2 Samuel 2:18-19 The three sons of Zeruiah were there: Joab, Abishai, and Asahel. Asahel was a fast runner, like one of the wild gazelles. He chased Abner and did not turn to the right or the left in his pursuit of him.
Regardless of our vocation, hobbies and interests, all Christians are linked by at least one common calling; the ministry of reconciliation. We are, in one form or another, called to use our gifting in God to minister to the lost always carrying the hope of seeing our wayward friend or neighbor reconciled to God as God intends.
In many ways, it is a pursuit of the enemy; an offensive to thwart his plot, to take back what he’s stolen, to eradicate his influence. Consider Asahel’s pursuit of his enemy, Abner. Asahel was famous. For what? His speed. Scripture says he ran like a gazelle. Who could catch him? What could stop him? Strangely, it was the one who couldn’t outrun him who ended his life. It seems that Abner may have thrust his spear into the earth leaving the other end to impale Asahel who was closing in, running too fast to avoid his own peril. Ouch and Yikes.
Over the last 15 years of ministry, I have seen some Asahels fall. They are usually “famous” for one thing. They have an incredible outstanding quality and are well known for it, often very charismatic and may seem “unstoppable.” Their zeal is remarkable and the intent of their pursuit is often rooted in truth, but they lack moving at a wise pace and think little of waiting for others to join them. The one outstanding gift they have creates a false sense of assuredness that tempts them to rely upon it rather than the One who gifted it. And failure looms.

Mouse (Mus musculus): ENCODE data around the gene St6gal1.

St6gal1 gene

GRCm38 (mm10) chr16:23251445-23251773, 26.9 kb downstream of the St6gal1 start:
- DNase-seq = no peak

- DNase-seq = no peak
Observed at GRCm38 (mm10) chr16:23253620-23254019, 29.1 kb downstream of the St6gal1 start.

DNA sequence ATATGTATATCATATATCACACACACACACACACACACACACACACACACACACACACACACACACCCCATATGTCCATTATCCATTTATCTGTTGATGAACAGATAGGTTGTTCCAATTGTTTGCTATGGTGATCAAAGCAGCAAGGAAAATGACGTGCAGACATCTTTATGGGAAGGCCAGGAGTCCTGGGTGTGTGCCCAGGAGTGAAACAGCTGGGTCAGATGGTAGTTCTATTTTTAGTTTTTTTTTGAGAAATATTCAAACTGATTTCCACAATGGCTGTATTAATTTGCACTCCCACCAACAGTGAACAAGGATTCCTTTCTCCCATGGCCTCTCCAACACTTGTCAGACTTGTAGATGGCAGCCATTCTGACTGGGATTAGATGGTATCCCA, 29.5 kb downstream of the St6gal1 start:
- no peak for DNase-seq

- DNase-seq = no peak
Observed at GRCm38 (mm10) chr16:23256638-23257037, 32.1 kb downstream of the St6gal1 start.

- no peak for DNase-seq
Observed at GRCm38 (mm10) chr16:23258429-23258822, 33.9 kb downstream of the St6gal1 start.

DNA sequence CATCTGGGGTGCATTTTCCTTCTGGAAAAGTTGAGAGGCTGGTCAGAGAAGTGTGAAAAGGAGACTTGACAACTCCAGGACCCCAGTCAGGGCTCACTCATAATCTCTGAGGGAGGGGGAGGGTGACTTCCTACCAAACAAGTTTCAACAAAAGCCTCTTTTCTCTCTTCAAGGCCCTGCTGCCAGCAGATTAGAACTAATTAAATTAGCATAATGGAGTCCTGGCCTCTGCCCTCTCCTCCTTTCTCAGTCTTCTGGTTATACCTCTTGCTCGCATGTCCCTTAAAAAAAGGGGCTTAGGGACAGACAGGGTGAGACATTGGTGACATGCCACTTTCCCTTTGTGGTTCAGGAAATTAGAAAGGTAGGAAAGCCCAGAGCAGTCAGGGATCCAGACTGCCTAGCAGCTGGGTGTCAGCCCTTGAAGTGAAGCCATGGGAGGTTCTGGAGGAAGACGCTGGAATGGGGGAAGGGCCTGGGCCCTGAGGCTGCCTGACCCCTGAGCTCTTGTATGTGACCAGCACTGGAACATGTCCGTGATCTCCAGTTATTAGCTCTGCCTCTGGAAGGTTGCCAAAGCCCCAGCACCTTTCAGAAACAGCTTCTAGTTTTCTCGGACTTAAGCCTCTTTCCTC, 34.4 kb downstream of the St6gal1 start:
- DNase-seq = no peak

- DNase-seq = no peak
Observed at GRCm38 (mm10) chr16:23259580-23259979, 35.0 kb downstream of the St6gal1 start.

If Asahel had only slowed down and waited for his brother, Joab, things would have been different. Joab wasn’t famous for his speed, but he knew how to get rid of Abner. (See the next chapter). It may seem strange to consider that zeal ever needs tempered, but if it leads us to arrogant independence and a false sense of surety, then rein it in for danger looms. And if you meet another brother or sister who his falling into the “Abner trap,” plead with him to slow down, suggest tempering zeal with wisdom, and then consider joining him in the pursuit.